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Healing Your Relationships in Recovery

Relationships are essential to a happy and healthy life. Many people who take the path to recovery from addiction describe themselves and their lives as “broken” when they first get sober. Addiction can create broken dreams, broken friendships, and broken families. The thought of getting clean and sober can sometimes seem overwhelming when you think about these things that seem so broken. Yet people pick up the pieces and put them back together all the time as they learn to recover and rebuild their lives as a person in recovery.

It takes courage and willingness to take the path that heals. With therapy, treatment, and some work, you can learn to strengthen and maintain the friendships and family relationships that you have.

Addiction is a Family Disease

You may have felt alone when you were addicted, but the truth is you were never the only person harmed by your disease. Other people often develop their own coping behaviors when they love somebody who is addicted to drugs or alcohol.

They may develop poor coping skills and lash out, or begin to withdraw from the relationship. That doesn’t mean they don’t care – most likely, they’re afraid and don’t know what to do.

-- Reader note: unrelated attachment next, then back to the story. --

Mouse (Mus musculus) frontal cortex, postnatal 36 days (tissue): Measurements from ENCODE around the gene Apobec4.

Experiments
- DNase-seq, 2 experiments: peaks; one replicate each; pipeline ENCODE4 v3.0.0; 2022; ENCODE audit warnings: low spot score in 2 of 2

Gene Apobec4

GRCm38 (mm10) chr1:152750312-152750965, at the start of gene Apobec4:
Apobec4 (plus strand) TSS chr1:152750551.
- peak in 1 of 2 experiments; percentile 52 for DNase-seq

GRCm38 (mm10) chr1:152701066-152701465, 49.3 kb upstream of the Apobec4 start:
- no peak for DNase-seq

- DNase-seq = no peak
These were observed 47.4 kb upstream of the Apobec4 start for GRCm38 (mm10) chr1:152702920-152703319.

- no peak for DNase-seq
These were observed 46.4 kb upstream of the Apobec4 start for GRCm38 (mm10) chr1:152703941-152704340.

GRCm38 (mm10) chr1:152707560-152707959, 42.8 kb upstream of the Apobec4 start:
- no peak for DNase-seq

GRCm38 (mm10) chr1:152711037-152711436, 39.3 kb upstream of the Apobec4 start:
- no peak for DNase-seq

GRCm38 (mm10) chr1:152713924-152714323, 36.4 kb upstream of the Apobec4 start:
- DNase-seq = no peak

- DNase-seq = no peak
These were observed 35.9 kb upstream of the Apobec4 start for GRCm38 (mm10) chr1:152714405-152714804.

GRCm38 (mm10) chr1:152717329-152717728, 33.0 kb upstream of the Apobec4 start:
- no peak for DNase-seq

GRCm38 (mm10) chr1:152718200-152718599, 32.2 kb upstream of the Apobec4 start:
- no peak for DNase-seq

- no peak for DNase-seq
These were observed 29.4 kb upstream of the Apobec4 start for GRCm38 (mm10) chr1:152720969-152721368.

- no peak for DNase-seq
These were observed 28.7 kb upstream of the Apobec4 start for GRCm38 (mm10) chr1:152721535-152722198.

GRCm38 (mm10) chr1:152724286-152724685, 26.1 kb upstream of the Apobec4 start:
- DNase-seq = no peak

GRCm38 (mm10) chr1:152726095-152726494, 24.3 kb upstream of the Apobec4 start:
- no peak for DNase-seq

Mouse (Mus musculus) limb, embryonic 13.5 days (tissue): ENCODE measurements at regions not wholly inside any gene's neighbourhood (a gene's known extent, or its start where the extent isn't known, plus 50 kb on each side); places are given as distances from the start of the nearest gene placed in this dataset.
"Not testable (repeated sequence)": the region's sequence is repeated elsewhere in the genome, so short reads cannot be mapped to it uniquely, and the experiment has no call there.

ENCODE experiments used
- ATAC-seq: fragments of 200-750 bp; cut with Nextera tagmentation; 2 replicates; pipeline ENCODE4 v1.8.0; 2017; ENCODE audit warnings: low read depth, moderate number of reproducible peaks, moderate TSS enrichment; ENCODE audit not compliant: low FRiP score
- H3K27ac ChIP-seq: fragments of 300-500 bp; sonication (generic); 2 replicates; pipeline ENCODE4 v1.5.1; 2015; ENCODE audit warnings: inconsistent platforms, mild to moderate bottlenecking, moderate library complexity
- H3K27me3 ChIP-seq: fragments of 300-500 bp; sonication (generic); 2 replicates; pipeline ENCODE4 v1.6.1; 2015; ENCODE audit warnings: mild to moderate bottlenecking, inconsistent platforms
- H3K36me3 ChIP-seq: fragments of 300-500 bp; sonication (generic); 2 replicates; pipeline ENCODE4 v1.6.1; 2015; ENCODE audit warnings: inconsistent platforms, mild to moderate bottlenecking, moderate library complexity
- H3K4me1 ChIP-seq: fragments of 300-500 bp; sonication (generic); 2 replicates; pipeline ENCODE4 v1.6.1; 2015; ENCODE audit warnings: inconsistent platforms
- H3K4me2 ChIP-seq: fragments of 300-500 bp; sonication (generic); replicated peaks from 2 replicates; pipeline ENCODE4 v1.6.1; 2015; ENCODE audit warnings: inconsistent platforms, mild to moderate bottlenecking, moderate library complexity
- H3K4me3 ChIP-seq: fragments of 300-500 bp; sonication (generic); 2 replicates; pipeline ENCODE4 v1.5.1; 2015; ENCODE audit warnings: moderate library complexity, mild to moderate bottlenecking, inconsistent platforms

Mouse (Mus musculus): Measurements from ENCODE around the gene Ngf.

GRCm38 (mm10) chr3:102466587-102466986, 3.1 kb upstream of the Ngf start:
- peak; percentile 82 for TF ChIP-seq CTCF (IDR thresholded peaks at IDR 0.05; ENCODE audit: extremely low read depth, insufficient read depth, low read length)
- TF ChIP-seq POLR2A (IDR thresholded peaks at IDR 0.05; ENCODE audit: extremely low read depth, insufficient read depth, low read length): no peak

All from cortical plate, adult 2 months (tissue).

People who love addicted people often have a lot of hurt and pain. Some people respond by feeling relieved and grateful when their loved on finds sobriety, but others may feel angry and mistrustful of the process.

These are problems they will need to work through just as you have to work on your own recovery. They may benefit from family therapy or one-on-one therapy, or even joining a 12-step group such as Al-Anon that focuses on supporting families.

Changing Your Relationships

For every action, there is an equal or opposite reaction. With a change in a family dynamic, there is more change! If you, as an addicted person, begin to become more independent and reliable, somebody who has been picking up the slack feels less useful. Everyone will adapt to your new way of life in their own time.

Working on yourself is the best you can do when you first start out in recovery. If you want to strengthen your relationships, you will have to start establishing trust. Having boundaries is also essential. These are issues you can work on in recovery with your own therapist.

Getting Help for Addiction

Recovery from addiction is a journey, not a destination. We can help you begin to live a fulfilling life and transform your life. Getting help may sound scary, but the first step is easy – just reach out. You can contact us to learn about your options at 855-976-1495.


Not sure if our treatment program is right for you or your loved one?

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